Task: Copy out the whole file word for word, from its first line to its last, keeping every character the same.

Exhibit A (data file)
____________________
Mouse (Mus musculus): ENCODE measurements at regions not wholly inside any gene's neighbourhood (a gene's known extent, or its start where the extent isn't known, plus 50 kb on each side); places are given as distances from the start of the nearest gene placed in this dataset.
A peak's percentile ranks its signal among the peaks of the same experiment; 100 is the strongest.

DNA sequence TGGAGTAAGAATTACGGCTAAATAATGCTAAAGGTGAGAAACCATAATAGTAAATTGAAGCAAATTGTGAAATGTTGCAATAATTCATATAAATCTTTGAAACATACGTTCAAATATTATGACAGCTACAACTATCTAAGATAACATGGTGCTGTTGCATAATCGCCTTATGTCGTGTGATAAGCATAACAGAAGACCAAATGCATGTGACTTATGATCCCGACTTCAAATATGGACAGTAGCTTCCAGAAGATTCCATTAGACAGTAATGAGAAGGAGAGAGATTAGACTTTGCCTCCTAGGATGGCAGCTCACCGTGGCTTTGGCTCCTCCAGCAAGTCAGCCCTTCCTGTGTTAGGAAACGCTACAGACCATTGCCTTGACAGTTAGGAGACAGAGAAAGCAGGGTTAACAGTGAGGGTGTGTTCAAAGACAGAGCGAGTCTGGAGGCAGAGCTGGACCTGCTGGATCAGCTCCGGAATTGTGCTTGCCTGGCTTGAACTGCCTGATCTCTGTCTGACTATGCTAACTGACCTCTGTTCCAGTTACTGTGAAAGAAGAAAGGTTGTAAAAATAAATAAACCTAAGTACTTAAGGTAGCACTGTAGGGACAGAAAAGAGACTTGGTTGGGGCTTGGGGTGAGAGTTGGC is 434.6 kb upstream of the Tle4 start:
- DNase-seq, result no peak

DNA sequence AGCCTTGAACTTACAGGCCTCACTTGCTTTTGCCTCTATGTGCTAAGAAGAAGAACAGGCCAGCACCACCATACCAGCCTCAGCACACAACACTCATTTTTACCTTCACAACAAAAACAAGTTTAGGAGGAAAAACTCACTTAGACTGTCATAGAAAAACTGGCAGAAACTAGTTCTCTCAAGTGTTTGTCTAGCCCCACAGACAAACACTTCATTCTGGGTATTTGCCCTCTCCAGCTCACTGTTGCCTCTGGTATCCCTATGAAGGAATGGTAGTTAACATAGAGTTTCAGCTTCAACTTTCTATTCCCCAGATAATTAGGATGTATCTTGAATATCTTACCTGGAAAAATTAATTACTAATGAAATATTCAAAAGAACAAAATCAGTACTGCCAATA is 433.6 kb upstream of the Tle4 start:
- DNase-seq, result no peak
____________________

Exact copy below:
Mouse (Mus musculus): ENCODE measurements at regions not wholly inside any gene's neighbourhood (a gene's known extent, or its start where the extent isn't known, plus 50 kb on each side); places are given as distances from the start of the nearest gene placed in this dataset.
A peak's percentile ranks its signal among the peaks of the same experiment; 100 is the strongest.

DNA sequence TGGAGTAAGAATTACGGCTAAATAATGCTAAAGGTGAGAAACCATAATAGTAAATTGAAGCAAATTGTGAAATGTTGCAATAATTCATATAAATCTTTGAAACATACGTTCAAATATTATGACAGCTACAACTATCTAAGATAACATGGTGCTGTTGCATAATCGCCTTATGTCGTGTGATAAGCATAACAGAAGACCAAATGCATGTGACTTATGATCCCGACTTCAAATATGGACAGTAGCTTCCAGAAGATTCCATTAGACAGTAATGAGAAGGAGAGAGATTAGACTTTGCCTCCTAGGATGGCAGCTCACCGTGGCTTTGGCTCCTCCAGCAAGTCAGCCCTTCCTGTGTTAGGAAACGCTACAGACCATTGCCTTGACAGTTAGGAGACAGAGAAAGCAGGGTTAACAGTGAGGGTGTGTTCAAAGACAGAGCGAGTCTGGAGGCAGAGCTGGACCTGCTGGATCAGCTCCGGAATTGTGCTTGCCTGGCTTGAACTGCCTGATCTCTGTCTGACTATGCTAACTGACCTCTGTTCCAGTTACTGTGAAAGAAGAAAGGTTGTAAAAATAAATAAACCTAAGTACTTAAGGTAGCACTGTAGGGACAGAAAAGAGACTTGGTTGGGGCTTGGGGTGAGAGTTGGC is 434.6 kb upstream of the Tle4 start:
- DNase-seq, result no peak

DNA sequence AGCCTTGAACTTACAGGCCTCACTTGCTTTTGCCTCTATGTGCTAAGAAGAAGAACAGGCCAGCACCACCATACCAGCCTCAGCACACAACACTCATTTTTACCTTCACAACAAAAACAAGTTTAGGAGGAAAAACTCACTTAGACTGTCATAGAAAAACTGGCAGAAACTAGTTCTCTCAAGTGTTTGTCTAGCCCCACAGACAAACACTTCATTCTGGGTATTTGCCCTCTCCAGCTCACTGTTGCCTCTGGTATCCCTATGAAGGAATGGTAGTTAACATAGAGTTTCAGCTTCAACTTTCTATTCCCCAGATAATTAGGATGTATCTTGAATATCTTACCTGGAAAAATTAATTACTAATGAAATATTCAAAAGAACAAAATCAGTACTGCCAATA is 433.6 kb upstream of the Tle4 start:
- DNase-seq, result no peak